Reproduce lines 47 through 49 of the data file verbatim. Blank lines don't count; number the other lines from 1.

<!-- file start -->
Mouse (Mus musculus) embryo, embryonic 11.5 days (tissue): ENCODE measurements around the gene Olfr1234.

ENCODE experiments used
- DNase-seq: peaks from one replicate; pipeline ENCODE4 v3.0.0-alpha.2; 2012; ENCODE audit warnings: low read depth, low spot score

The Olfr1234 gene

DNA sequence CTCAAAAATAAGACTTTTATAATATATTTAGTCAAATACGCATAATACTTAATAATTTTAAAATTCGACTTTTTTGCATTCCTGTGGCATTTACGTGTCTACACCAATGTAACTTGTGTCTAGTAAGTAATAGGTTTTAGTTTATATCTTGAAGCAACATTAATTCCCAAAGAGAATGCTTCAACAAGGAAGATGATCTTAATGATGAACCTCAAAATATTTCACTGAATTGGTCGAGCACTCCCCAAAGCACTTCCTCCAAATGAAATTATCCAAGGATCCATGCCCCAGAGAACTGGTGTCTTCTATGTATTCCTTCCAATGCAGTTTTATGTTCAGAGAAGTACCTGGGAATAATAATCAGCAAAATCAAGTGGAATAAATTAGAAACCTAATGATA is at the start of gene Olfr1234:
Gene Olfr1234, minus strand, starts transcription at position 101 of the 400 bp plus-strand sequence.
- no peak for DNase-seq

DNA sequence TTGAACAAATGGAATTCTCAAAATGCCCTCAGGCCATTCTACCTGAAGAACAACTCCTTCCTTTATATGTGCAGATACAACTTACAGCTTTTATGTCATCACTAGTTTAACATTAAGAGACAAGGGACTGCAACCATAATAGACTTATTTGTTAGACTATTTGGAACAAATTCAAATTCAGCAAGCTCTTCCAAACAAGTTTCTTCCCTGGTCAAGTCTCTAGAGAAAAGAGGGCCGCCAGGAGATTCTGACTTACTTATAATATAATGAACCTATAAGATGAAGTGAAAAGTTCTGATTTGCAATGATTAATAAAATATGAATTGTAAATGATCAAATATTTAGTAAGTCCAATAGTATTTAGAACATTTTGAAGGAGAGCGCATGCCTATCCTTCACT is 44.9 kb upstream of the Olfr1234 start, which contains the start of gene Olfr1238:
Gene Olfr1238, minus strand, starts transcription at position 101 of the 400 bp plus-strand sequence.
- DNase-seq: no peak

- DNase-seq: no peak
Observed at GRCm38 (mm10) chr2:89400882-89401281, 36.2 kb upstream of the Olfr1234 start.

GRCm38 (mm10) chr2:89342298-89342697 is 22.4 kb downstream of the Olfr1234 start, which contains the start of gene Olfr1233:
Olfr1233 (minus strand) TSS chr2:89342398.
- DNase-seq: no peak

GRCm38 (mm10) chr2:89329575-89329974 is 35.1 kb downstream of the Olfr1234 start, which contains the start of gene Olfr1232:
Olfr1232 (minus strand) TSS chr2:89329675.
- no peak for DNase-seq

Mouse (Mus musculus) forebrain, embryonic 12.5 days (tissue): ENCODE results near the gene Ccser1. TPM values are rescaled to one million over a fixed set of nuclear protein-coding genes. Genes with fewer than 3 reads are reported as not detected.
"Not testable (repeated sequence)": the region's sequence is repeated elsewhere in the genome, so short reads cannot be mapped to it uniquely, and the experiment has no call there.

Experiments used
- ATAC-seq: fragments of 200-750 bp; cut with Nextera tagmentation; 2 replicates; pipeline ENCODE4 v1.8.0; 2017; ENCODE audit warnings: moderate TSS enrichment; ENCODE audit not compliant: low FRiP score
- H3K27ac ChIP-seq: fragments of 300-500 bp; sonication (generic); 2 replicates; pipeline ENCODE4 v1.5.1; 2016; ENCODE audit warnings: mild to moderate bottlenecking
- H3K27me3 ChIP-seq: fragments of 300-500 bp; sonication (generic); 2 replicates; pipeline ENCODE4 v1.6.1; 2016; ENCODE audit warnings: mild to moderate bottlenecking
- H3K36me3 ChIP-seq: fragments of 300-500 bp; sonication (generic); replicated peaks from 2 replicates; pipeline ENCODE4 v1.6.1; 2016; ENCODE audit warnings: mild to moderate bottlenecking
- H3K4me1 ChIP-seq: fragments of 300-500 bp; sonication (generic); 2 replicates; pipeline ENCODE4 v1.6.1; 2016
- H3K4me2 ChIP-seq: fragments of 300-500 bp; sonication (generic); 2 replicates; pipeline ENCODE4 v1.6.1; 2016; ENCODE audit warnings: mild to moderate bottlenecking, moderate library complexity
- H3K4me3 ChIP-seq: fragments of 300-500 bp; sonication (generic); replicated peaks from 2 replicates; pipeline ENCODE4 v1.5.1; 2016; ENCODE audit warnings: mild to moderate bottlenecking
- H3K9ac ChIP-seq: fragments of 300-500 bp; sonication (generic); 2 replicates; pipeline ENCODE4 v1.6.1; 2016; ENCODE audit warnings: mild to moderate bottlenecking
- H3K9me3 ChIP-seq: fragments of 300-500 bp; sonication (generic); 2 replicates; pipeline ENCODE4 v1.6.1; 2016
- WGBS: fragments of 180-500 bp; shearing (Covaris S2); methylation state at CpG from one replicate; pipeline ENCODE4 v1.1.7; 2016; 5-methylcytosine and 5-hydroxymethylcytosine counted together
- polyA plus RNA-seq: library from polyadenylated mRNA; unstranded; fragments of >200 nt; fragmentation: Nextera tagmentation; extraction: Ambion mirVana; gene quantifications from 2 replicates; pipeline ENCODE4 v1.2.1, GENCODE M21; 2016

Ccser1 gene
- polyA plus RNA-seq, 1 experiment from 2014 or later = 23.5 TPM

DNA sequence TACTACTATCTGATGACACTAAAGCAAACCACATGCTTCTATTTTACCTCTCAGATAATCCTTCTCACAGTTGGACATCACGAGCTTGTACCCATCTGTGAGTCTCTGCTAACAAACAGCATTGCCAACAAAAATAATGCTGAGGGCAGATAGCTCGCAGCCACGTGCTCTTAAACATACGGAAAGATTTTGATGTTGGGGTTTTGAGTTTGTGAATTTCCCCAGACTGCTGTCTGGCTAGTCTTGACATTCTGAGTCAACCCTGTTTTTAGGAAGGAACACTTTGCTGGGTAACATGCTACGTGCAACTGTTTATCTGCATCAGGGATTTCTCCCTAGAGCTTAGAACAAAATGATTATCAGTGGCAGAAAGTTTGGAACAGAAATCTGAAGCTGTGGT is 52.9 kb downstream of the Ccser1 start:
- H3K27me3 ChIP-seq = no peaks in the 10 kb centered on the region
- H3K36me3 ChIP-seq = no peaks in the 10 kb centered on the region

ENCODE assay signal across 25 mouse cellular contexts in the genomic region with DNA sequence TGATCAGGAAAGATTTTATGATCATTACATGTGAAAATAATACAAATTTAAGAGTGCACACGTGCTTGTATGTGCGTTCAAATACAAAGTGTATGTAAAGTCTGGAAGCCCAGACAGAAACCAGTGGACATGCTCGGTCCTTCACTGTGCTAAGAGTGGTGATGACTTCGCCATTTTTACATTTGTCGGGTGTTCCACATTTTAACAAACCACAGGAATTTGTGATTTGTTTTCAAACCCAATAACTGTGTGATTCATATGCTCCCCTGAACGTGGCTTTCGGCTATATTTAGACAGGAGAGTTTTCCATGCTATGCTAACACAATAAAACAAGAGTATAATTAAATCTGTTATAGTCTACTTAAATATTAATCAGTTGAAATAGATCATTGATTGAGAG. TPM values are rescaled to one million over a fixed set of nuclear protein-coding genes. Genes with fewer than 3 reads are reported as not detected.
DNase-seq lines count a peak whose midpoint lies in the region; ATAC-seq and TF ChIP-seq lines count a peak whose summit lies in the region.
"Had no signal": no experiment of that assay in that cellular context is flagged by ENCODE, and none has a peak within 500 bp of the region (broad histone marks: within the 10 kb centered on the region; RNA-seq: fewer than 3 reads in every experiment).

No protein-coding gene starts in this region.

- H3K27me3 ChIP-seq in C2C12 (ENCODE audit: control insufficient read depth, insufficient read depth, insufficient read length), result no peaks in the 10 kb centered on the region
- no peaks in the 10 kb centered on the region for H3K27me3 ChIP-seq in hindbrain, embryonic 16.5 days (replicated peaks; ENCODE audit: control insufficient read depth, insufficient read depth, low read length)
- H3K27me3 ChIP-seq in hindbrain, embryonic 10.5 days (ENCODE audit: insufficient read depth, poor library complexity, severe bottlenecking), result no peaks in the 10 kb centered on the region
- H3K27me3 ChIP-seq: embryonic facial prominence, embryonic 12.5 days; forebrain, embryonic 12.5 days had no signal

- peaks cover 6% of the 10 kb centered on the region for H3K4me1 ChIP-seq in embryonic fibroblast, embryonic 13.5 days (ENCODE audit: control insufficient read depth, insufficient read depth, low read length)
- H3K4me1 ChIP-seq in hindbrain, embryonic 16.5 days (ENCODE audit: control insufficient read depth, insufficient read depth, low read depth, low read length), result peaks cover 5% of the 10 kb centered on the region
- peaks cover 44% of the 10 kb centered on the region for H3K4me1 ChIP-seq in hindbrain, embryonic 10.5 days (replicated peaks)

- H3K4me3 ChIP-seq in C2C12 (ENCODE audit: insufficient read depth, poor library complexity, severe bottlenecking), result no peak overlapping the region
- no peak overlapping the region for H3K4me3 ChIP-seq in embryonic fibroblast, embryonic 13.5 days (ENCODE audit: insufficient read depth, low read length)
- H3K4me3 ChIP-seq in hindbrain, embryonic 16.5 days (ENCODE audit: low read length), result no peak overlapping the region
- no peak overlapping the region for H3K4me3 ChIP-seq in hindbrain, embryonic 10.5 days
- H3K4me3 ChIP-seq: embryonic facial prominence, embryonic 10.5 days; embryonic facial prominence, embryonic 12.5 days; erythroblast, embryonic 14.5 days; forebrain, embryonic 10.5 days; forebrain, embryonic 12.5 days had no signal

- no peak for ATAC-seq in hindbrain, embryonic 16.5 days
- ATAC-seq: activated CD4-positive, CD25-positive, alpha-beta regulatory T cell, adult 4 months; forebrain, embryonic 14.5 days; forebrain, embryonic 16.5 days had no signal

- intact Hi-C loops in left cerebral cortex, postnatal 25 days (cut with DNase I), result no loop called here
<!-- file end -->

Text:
- H3K4me1 ChIP-seq in hindbrain, embryonic 16.5 days (ENCODE audit: control insufficient read depth, insufficient read depth, low read depth, low read length), result peaks cover 5% of the 10 kb centered on the region
- peaks cover 44% of the 10 kb centered on the region for H3K4me1 ChIP-seq in hindbrain, embryonic 10.5 days (replicated peaks)

- H3K4me3 ChIP-seq in C2C12 (ENCODE audit: insufficient read depth, poor library complexity, severe bottlenecking), result no peak overlapping the region